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Paralympic athletes have been hit with boosting allegations, in which athletes with spinal injuries intentionally cut themselves to trigger a reflex that gives them a competitive advantage. Para swimmers have been accused of tanking races to earn a more favorable classification. Every sport constantly has rumors swirling about doping. Classification and fairness in parasport are tricky balancing acts at the best of times.

Reynolds says that he and his team recognize that classification, despite being based on the medical model of disability, is far from a perfect science. The ISA’s approach has been to consult with athletes on everything from classifications to equipment regulations, with an eye toward bringing as many people to the table as possible. 

“I think classifications in all parasports is the most complex,” Reynolds said. “I don’t think there’s any way to perfectly nail that. Even parasports that have been around for a long time have challenges with classification.”

That includes wheelchair basketball, one of the oldest parasports. The International Wheelchair Basketball Federation (IWBF) got into what can only be described as a pissing contest with the IPC over the parent organization’s new 2015 classification code, a ruling that barred some athletes from a sport in which, in some cases, they had been competing for 20 years. In 2021 the IWBF was designated non-compliant and provisionally banned from the Paris Paralympics.

The IWBF eventually complied—money and prestige talk—but some in the sport find it problematic that the trend seems to be toward limiting who can play rather than pitching a bigger tent. Orr says that he saw the reduction of sports classes in track and field heavily impact those in what are colloquially known as the quad divisions (with multiple paralyzed limbs) in the early 2000s.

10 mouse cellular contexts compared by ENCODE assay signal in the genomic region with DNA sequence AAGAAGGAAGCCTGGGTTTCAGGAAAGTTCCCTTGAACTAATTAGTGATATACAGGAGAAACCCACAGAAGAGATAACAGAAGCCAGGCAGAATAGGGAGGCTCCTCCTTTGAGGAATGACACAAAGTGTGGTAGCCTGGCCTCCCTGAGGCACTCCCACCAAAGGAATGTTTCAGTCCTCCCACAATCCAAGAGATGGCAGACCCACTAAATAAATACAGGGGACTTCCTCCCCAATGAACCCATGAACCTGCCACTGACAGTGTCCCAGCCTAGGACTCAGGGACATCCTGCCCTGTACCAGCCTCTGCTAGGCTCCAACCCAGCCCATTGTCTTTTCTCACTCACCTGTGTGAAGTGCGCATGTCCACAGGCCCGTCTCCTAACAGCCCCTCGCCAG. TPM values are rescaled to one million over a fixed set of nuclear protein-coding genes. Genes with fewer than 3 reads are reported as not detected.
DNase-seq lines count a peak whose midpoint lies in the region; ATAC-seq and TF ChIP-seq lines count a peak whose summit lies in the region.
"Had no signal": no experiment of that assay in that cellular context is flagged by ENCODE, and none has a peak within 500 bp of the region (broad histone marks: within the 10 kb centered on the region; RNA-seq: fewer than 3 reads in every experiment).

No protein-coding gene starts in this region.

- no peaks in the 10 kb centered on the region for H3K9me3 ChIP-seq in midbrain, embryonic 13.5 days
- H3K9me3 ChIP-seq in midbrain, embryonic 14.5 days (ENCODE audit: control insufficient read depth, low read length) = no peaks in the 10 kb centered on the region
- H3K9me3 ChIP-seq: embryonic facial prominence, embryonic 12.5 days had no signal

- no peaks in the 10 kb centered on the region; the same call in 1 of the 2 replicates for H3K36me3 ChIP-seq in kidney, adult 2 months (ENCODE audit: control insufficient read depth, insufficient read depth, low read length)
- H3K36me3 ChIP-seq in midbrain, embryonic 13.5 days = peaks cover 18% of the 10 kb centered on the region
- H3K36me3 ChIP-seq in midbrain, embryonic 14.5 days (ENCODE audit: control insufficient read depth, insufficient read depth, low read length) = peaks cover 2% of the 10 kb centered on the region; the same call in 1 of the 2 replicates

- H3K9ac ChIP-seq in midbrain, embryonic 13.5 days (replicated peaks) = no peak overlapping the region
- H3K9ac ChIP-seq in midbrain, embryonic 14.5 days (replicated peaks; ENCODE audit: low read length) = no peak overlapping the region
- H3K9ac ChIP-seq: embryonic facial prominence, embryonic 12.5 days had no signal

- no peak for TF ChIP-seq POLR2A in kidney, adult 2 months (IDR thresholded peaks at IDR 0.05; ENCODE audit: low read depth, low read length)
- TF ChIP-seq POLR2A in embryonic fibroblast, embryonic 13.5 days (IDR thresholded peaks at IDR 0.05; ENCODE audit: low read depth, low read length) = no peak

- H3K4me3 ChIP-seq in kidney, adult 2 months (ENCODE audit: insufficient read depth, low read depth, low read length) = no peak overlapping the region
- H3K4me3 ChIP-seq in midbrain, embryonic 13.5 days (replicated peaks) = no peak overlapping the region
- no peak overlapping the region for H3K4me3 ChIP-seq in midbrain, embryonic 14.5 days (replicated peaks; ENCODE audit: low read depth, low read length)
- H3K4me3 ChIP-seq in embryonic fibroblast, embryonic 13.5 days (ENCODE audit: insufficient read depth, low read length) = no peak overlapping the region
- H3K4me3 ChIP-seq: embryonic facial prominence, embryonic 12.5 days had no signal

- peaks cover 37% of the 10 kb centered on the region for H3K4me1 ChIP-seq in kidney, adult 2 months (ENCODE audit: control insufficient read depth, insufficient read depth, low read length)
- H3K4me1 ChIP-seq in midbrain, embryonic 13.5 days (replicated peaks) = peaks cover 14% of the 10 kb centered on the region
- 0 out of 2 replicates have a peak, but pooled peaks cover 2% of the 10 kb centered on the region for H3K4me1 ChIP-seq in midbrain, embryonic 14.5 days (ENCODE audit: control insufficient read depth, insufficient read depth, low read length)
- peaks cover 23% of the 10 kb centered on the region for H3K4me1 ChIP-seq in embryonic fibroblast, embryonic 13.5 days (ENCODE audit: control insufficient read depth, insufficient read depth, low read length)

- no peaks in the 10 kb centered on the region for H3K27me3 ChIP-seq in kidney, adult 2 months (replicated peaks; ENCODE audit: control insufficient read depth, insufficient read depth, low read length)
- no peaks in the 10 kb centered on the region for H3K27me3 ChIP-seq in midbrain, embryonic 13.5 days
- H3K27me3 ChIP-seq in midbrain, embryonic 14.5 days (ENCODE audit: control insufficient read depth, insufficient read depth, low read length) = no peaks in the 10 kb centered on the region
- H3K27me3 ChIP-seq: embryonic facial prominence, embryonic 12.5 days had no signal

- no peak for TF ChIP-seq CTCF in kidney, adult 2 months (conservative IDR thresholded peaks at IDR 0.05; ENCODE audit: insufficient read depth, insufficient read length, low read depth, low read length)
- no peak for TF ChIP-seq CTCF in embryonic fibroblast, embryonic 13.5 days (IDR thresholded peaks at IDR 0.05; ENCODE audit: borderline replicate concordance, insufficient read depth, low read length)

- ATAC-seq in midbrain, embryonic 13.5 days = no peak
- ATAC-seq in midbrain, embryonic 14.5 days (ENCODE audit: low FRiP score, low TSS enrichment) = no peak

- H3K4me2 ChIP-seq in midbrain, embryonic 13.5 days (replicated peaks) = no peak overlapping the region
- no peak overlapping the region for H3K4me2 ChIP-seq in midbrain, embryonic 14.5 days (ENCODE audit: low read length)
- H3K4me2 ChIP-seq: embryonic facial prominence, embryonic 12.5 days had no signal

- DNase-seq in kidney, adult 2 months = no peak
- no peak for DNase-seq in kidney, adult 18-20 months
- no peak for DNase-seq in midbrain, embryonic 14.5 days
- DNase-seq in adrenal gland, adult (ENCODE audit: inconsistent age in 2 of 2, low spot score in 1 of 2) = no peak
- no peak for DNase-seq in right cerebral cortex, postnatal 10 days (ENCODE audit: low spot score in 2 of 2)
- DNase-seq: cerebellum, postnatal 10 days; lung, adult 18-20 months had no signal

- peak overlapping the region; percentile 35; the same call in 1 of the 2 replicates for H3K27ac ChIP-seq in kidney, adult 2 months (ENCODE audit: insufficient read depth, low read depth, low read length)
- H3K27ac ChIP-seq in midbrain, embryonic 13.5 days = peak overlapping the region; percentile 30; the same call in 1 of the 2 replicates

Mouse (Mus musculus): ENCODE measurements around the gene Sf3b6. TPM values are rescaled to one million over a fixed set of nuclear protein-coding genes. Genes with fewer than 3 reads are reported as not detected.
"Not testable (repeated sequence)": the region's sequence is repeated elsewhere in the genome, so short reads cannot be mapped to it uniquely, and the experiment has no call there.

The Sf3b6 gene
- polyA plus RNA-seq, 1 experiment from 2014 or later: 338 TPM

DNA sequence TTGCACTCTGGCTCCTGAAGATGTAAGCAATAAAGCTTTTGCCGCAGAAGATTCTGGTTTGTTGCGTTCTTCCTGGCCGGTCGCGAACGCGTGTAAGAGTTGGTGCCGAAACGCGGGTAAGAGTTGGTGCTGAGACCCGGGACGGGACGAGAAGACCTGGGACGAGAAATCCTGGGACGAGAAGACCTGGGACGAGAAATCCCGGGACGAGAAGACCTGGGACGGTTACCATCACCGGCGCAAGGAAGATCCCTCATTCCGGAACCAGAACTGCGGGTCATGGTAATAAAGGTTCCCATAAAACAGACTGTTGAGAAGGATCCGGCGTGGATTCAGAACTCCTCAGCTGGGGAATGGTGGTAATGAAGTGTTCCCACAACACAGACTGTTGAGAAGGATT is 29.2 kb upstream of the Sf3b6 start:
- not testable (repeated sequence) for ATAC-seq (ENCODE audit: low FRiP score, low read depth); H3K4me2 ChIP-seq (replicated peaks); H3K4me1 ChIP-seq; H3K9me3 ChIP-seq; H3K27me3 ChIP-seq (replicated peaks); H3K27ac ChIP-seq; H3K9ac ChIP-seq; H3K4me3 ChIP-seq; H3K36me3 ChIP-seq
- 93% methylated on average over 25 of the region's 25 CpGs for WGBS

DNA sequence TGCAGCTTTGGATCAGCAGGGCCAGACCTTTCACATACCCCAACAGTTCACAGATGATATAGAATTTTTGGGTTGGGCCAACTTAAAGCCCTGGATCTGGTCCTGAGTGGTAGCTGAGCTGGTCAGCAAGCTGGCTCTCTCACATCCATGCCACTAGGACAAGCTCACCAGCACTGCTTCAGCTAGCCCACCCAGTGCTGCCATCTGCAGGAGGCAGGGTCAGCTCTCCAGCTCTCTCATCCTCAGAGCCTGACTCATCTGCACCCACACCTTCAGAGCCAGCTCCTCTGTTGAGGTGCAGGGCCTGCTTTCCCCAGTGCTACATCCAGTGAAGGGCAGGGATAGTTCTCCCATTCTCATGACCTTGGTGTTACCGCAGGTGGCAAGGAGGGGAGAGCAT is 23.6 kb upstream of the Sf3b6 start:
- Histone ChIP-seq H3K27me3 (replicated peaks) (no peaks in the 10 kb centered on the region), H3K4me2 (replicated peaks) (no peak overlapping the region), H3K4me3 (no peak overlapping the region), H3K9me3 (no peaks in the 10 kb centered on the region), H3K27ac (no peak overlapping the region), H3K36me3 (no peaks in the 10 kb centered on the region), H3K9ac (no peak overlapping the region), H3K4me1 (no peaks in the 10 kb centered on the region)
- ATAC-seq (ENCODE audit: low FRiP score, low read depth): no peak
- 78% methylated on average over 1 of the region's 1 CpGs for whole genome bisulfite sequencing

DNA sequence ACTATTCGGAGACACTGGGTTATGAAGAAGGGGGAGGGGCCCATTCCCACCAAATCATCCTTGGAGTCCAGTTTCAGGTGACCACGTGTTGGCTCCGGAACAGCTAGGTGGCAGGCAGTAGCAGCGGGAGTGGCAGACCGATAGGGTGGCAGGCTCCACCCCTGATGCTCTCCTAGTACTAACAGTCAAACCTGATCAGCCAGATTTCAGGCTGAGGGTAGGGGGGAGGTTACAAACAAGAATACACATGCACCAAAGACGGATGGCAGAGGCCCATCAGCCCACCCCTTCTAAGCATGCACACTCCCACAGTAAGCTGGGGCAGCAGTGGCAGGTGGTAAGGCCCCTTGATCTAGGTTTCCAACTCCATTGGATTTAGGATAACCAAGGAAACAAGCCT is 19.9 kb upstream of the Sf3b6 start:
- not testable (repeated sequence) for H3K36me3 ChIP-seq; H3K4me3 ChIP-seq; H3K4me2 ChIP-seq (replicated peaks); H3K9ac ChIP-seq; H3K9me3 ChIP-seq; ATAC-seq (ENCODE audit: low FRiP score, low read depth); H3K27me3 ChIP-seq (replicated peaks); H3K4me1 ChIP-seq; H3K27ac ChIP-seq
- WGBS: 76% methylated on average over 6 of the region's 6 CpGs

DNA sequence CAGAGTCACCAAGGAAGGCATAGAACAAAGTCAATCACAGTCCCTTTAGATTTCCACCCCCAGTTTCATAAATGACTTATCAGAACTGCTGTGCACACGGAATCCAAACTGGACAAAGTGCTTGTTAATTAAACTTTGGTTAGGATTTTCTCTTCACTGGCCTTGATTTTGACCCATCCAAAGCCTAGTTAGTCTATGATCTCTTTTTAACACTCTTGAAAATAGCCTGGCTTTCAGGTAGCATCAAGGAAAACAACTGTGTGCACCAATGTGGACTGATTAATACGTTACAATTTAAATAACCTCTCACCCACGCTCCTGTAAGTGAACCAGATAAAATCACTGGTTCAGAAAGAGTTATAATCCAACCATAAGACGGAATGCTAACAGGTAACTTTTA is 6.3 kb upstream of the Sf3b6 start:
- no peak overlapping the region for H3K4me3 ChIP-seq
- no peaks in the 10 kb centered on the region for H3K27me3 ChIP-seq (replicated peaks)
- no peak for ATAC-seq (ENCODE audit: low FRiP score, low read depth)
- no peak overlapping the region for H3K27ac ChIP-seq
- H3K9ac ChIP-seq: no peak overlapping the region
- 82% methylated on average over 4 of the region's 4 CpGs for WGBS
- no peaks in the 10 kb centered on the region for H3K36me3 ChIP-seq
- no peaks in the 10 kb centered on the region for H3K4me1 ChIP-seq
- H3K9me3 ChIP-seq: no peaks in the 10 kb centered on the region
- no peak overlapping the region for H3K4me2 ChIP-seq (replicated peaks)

“It’s funny. On one side of the model, the IPC says we want to serve more severely disabled people,” Orr said. “and [then] the quad divisions are some of the things that [they are] dropping?”

Because of this, among a host of factors, some parasports are seeing a reduction in athletes. The wheelchair basketball and wheelchair rugby competitions have faced a decrease in automatic Paralympic spots, opting instead for last-chance qualifiers that have featured some of the historic titans. And, predictably, funding has flowed away from team sports, with organizations like the British Paralympic Association openly announcing that individual athletes will be prioritized. 

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If all this weren’t enough, there’s also the challenge of growing women’s parasports. Reynolds says the ISA has made a concerted effort to increase the number of women surfing at the international level. 

“We had Alana Nichols, who’s a member of our athletes’ commission, and also multi-time Paralympic gold medalist, and a few other women actively pushing each of the countries to bring more females into the sport and kind of push that forward,” he said. “And we’ve since seen massive growth in the number of women that are participating.”

Reynolds is hopeful that better gender parity will play well when the IPC makes its decision. Still, Bundon says that the perception persists in parasport—as in non-disabled sport—that adding something for women means taking something away from men. 

“We’ve seen that with women trying to get into the Paralympics, that basically, it’s always framed as you’re taking a place from the men that are already there,” Bundon said. “You’re [forced to] justify adding something to the games that should have been there or could have been there from the start.”


The IPC has yet to announce whether para surfing and para climbing will be included in the 2028 games, and has provided no timeframe for its decision. (Brisbane 2032 is expecting a high number of applications, and thus more competition.) Despite this limbo, Reynolds and the ISA remain cautiously optimistic that para surfers will hit the waves in Los Angeles. After all, there’s plenty of room for new sports there in the other games that summer, right?

“In L.A., they added five new Olympic sports,” he said. “So, hopefully they would consider also adding some sports to the Paralympic program.”